Coturnix delegorguei (Harlequin quail)
Bontkwartel [Afrikaans]; isiGwaca (generic term for quail)
[Zulu]; Erurumbe (generic term for quail) [Kwangali]; Huta (generic name for
quail) [Shona]; Dzurhini, N'hwarixigwaqa, Xigwatla [Tsonga]; Tshosabannę
(generic term for quail) [Tswana]; Harlekijnkwartel [Dutch]; Caille arlequin
[French]; Harlekinwachtel [German]; Codorniz-arlequim [Portuguese]
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Deuterostomia > Chordata >
Craniata > Vertebrata (vertebrates) > Gnathostomata (jawed
vertebrates) > Teleostomi (teleost fish) > Osteichthyes (bony fish) > Class:
fish) > Stegocephalia (terrestrial
vertebrates) > Tetrapoda
(four-legged vertebrates) > Reptiliomorpha > Amniota >
Reptilia (reptiles) >
Romeriida > Diapsida > Archosauromorpha > Archosauria >
(dinosaurs) > Saurischia > Theropoda (bipedal predatory dinosaurs) >
Coelurosauria > Maniraptora > Aves
(birds) > Order: Galliformes
> Family: Phasianidae
Male at rest is easily distinguished from the
Common quails by the chestnut and black underparts. It also differs from the
similarly dark-coloured male Blue quail in having a white eyebrow stripe. Female
looks similar to the female Common quail but has darker chestnut-coloured
underparts without a whitish coloured belly. It differs from the female Blue
quail in not having barred patterning on the underparts. Immature Harlequin and
Common quail are hard to distinguish.
Distribution and habitat
Widely distributed in savanna and woodland regions in
Africa; also occupying southern Arabia and Madagascar. Within southern Africa it occurs
in the North-West Province, Free State, Gauteng, Limpopo, Mpumalanga, northern KwaZulu-Natal,
Swaziland, northern Namibia, northern Botswana, Zimbabwe and Mozambique. It
generally favours savanna woodland with patches of bristle grasses (Setaria)
and Sorghum (Sorghum purpureosericum).
Distribution of Harlequin quail in southern Africa,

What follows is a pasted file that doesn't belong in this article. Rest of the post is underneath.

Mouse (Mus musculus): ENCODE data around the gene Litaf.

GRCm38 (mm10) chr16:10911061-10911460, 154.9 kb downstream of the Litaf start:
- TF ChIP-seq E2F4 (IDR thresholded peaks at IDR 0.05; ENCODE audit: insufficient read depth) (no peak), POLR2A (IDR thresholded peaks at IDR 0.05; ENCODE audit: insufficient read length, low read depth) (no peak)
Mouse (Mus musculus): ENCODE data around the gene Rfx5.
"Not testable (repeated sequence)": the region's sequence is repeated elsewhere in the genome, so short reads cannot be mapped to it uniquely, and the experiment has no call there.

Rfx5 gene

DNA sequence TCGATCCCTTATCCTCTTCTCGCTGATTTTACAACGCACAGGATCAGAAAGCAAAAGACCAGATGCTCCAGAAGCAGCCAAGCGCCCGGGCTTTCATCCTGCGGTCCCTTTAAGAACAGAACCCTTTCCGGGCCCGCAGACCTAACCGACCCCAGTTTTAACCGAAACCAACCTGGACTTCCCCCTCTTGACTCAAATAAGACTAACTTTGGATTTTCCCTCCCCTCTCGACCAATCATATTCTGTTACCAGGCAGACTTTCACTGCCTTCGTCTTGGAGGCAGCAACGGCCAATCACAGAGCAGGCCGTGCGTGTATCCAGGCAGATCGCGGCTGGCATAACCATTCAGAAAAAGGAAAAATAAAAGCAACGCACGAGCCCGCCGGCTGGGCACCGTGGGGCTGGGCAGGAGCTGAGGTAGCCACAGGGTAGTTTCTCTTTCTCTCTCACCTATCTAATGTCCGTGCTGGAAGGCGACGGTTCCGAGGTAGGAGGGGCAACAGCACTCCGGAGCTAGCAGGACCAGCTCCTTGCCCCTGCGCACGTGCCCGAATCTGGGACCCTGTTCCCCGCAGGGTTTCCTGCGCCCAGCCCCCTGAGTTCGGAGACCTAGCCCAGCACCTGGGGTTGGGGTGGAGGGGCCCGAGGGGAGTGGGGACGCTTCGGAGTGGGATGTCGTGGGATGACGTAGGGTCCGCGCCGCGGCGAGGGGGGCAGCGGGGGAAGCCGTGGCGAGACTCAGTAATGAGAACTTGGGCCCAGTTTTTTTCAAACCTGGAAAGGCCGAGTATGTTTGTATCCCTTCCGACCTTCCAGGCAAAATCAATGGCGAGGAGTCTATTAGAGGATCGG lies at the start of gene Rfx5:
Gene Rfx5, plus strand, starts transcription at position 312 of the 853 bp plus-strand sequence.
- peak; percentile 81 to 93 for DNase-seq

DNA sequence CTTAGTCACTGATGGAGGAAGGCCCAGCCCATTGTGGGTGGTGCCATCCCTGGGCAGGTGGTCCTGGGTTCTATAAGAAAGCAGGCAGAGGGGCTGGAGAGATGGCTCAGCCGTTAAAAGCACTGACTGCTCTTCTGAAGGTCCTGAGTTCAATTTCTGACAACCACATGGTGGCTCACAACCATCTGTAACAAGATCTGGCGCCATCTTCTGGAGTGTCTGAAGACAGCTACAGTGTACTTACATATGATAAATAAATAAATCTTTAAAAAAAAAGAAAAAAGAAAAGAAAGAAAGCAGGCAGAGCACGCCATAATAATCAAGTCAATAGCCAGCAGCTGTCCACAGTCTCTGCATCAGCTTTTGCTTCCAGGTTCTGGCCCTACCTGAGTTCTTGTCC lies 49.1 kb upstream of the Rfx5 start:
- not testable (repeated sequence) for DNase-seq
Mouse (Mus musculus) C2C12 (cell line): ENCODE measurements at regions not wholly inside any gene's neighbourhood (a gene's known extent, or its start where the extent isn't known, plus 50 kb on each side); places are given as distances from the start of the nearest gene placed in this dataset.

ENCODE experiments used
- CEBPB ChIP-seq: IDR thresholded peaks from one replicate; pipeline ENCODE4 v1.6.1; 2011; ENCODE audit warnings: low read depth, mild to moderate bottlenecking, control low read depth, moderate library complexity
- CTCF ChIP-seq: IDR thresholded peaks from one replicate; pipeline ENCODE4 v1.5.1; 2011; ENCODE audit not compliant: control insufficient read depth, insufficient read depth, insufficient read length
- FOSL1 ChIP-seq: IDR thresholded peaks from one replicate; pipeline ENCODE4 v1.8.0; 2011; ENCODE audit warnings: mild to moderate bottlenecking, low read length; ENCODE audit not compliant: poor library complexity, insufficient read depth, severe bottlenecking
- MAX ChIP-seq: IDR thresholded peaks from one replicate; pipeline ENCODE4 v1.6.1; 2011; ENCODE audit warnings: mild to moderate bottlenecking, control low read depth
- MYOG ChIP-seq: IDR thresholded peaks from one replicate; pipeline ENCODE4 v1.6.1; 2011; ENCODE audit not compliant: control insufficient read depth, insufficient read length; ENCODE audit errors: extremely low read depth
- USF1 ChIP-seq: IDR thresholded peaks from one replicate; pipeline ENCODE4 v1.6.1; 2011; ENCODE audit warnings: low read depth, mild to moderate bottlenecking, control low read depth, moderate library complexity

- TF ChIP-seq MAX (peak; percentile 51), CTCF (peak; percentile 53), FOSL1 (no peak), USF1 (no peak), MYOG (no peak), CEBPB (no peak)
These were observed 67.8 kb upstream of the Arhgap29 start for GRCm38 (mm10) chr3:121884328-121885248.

based on statistical smoothing of the records from first SA Bird Atlas
Animal Demography unit, University of
Cape Town; smoothing by Birgit Erni and Francesca Little). Colours range
from dark blue (most common) through to yellow (least common).
See here for the latest distribution
from the SABAP2.
Subject to large scale movements that are influenced by
rainfall. There is a pattern of movement within southern Africa with birds
moving south in the rainy season to breed. Migrate at night and are often killed
by flying into buildings or being killed on roads.
Mainly eats invertebrates, doing most of its foraging
beneath cover, or occasionally on the edges of roads and tracks. The
following food items have been recorded in its diet:
- small snails and slugs (Molluscs)
- seeds of grasses
- Sorghum purpureosericum
- seeds of weeds
- green shoots
- Pairs breed in close proximity to one another, almost
forming a colony.
- Nest is made by the female and consists of a scrape in the
ground, sometimes lined with grass or leaves, hidden among the grass.
- Egg-laying season peaks after heavy
- After laying 4-8 eggs, the female incubates them for
14-18 days before they hatch. Up to 22 eggs can be found in a nest, the
result of laying by multiple females.
- Chicks are able to fly short distances after five
Hockey PAR, Dean WRJ and Ryan PG (eds) 2005. Roberts
- Birds of southern Africa, VIIth ed. The Trustees of the John Voelcker
Bird Book Fund, Cape Town.
Sinclair, I, Hockey, P. and Tarboton, W. 2002. Sasol
Birds of Southern Africa. 3rd edition. Struik, Cape Town.